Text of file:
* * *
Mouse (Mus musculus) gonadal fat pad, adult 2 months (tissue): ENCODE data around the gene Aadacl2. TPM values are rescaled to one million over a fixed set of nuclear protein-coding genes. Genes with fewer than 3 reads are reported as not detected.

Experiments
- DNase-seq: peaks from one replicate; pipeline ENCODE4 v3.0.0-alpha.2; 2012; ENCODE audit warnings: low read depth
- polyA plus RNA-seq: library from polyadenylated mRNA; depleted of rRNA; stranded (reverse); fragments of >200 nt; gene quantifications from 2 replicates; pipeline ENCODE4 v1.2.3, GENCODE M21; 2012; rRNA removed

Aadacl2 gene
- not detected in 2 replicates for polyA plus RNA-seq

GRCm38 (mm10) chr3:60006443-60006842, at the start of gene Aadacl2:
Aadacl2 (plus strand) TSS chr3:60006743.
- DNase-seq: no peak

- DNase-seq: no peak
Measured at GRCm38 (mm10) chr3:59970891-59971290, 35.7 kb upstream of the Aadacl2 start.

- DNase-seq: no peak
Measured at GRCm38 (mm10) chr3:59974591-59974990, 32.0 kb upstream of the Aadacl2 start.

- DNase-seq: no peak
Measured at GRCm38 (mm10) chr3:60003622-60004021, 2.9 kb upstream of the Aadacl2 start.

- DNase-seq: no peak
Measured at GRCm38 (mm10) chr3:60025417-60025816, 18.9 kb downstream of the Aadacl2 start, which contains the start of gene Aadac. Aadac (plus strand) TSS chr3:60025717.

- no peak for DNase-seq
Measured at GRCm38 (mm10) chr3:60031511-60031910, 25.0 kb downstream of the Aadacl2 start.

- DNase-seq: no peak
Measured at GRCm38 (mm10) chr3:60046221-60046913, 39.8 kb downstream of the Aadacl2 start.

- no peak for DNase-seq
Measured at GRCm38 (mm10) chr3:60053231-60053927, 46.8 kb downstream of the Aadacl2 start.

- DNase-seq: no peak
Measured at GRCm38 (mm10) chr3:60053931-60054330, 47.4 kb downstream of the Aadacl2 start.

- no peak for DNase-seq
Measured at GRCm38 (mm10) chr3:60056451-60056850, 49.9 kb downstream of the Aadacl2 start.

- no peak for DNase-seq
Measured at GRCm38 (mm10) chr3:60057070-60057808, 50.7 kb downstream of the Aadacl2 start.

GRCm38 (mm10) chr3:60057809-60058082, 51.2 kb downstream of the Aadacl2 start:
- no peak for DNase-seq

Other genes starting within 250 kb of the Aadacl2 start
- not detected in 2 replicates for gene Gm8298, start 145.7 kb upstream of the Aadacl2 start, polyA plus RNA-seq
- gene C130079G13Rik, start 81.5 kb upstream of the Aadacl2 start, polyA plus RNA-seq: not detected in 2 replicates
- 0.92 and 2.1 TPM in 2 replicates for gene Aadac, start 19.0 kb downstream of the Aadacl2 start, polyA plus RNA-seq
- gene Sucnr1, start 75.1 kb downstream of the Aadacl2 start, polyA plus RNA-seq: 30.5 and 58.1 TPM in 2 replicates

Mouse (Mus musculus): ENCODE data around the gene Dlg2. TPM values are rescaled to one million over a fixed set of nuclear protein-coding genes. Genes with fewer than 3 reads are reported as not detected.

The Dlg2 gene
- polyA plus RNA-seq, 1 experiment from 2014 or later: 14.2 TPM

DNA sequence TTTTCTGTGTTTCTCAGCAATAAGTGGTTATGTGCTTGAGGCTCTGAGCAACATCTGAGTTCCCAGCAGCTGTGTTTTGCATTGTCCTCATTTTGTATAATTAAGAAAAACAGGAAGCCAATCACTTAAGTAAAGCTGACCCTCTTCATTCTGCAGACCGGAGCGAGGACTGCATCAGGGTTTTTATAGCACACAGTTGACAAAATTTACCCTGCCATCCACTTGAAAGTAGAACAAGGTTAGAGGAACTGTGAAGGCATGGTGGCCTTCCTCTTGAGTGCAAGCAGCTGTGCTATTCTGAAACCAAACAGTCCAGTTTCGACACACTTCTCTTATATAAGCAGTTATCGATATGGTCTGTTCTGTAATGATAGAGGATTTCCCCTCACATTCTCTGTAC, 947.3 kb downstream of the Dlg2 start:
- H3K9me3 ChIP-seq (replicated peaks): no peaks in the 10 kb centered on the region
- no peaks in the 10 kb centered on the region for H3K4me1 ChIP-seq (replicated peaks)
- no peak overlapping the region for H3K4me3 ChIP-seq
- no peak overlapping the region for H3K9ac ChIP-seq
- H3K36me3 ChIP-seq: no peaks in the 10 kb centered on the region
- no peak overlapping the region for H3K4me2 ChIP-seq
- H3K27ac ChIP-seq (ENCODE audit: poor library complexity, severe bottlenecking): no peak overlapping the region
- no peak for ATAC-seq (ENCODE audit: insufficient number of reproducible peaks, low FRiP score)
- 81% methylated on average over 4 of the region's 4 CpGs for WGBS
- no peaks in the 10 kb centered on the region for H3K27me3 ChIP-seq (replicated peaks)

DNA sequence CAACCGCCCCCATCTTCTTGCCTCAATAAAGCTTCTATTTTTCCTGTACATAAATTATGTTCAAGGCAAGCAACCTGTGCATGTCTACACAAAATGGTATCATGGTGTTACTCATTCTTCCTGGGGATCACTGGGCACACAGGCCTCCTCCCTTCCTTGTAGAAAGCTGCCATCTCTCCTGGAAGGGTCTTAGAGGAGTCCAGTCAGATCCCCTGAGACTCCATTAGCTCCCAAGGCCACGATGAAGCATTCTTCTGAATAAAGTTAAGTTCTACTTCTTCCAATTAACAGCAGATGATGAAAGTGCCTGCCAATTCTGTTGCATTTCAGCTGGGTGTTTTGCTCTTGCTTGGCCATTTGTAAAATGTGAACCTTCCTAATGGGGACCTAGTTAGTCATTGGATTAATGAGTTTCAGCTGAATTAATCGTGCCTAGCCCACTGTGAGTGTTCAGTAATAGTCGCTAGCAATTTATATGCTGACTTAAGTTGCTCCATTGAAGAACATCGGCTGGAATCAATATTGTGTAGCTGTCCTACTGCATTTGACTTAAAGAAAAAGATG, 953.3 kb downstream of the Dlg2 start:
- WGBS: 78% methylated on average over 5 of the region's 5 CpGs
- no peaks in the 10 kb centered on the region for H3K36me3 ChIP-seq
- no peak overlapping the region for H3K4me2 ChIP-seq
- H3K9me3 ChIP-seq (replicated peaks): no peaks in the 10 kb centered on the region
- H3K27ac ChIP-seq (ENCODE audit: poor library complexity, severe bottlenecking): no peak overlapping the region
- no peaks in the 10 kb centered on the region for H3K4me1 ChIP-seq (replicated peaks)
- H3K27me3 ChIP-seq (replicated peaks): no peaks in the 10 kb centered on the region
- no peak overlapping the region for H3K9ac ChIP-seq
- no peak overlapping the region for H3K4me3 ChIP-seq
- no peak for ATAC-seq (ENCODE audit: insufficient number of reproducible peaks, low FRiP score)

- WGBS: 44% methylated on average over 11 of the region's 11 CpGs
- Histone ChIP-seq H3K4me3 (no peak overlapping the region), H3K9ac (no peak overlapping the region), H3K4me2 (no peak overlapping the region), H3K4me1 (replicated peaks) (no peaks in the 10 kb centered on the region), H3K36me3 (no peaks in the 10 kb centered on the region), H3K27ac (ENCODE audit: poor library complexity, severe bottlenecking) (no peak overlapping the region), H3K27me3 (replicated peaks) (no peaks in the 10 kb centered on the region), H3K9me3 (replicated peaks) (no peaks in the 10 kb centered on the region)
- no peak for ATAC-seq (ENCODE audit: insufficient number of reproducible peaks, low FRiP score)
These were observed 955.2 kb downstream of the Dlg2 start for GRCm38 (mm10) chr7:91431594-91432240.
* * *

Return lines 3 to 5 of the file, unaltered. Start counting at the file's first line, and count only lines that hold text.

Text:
- DNase-seq: peaks from one replicate; pipeline ENCODE4 v3.0.0-alpha.2; 2012; ENCODE audit warnings: low read depth
- polyA plus RNA-seq: library from polyadenylated mRNA; depleted of rRNA; stranded (reverse); fragments of >200 nt; gene quantifications from 2 replicates; pipeline ENCODE4 v1.2.3, GENCODE M21; 2012; rRNA removed

Aadacl2 gene